Regarding the recommendations and opinions expressed in a recent open letter concerning Taiwan’s freedom and democracy, its judicial system and Taiwan-China relations (“An open letter to Taiwan’s president,” Nov. 13, page 8), on behalf of the Republic of China (ROC) government, I have already responded in detail in the pages of this newspaper to similar statements in earlier open letters signed by many of the same people.
Rather than repeat myself, therefore, I would like to direct the attention of the signatories to examples of the international community’s assessments and public opinion on these matters.
Freedom House: Taiwan a model among new Asian democracies.
Following two decades of governmental and judicial reform, Taiwan has created the most flourishing democratic system and freest press environment among Chinese societies in East Asia. According to the Freedom in the World 2009 survey released by Freedom House, we not only continue to rank among the world’s “free” countries but count as a model of success among new Asian democracies.
Further, our ratification of the International Covenant on Civil and Political Rights and the International Covenant on Economic, Social and Cultural Rights, and our enactment of legislation requiring all domestic laws to conform with these covenants, have won the praise of international human rights groups. Undeniably, the Republic of China has evolved into a genuinely free and democratic nation respected as such in the international community — not one in which, as claimed in the open letter, freedom and democracy have eroded.
Transparency International: Taiwan progressing in honesty of government.
The several cases of suspected corruption on the part of former president Chen Shui-bian (陳水扁) and officials in his administrative team that have erupted since 2008 have seriously damaged the nation’s international image and destroyed citizens’ trust in and respect for the government.
Since President Ma Ying-jeou (馬英九) took office in May 2008, his administration has drawn up a new blueprint for cultivating governmental integrity and has energetically promoted reform aimed at enhancing cleanliness of government. According to the Corruption Perceptions Index 2009 released by Transparency International on Nov. 17, 2009, our ranking among the 180 countries surveyed rose to 37th place, illustrating international analysts’ affirmation of our reform efforts.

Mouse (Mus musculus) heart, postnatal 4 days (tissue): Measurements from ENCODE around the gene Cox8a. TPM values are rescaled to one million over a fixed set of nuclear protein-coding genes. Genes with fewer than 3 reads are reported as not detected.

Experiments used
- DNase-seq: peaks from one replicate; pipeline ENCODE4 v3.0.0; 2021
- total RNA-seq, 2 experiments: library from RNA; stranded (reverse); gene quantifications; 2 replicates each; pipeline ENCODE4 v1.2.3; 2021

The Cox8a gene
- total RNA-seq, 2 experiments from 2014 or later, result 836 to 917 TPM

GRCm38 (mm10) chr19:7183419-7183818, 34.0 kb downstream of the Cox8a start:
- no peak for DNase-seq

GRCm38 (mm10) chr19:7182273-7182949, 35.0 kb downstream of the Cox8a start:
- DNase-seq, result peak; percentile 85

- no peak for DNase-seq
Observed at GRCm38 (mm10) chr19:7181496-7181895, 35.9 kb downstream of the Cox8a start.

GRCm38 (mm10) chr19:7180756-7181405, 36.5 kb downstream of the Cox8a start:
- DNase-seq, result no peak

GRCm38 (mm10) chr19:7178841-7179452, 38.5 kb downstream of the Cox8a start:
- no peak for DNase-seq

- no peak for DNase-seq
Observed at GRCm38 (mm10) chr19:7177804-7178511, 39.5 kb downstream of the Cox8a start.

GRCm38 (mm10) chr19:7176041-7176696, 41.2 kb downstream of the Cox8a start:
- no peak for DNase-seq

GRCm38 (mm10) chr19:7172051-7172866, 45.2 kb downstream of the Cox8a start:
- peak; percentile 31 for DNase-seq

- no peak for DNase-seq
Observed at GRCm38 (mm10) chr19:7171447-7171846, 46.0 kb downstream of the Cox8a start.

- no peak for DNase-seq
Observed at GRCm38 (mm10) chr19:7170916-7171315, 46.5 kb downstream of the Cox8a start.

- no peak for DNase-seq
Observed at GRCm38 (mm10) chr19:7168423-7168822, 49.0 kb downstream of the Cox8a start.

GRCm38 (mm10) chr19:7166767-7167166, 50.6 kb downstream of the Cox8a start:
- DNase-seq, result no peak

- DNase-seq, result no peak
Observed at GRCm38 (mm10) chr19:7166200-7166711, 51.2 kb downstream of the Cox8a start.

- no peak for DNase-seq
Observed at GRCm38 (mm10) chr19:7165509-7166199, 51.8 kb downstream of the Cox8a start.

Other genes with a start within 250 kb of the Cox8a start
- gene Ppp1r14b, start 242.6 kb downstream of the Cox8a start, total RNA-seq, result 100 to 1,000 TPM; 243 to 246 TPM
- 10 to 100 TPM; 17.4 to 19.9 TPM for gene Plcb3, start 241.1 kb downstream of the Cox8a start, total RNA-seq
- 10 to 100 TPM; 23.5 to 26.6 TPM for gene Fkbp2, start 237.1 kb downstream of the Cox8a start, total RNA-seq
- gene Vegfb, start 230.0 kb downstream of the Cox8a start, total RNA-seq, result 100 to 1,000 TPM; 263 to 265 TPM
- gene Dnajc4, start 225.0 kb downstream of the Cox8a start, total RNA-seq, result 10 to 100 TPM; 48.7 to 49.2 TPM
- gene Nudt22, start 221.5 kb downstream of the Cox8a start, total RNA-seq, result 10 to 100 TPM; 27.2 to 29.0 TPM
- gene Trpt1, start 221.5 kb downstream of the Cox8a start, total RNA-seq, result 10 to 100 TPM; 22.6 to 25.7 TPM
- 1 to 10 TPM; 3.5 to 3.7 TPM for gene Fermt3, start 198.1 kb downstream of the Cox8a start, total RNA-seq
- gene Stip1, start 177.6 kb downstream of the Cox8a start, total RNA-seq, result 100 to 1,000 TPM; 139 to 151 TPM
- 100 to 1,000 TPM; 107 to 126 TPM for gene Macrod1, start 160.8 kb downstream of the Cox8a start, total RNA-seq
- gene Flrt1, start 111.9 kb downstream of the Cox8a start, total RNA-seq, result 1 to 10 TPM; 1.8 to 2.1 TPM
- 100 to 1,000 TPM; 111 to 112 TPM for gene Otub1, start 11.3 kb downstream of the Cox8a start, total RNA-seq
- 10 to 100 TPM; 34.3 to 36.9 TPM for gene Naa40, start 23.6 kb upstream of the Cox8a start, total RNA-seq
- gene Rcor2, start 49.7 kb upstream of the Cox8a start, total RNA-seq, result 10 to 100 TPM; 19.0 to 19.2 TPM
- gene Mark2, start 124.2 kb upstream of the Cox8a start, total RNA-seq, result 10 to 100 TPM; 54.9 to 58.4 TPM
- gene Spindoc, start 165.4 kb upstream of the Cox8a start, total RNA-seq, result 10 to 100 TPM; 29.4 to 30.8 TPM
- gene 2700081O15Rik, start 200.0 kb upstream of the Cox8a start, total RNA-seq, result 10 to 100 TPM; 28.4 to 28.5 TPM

In the future, enjoying the firm support of our citizenry, this government will join forces with other sectors of society to press forward with anti-corruption reform measures to realize the ideal of clean government and a society founded on trust.
Political and Economic Risk Consultancy: Taiwan’s judicial system fair, independent.
Regarding the handling of court cases involving the former president, under President Ma’s leadership, this government has put great importance on maintaining the fairness and independence of our prosecutorial and judicial systems and has in no way interfered in their operations in pursuit of any political agenda.
On Sept. 11 this year, the Taipei District Court found former president Chen, as well as his wife, son and daughter-in-law, guilty of several crimes, including money laundering and embezzling money from the presidential state affairs fund, for which they were sentenced to various terms of imprisonment. The latter three had confessed to a number of charges. At a Taiwan High Court hearing on Nov. 24, Chen’s wife, son, daughter and son-in-law pled guilty to charges of perjury. And before the same court on the previous day, a former chairperson of the state-controlled Taipei Financial Center Corp admitted having committed perjury and having given the former first lady a bribe of NT$10 million (US$309,000) in exchange for help in securing the “Taipei 101” chairperson position.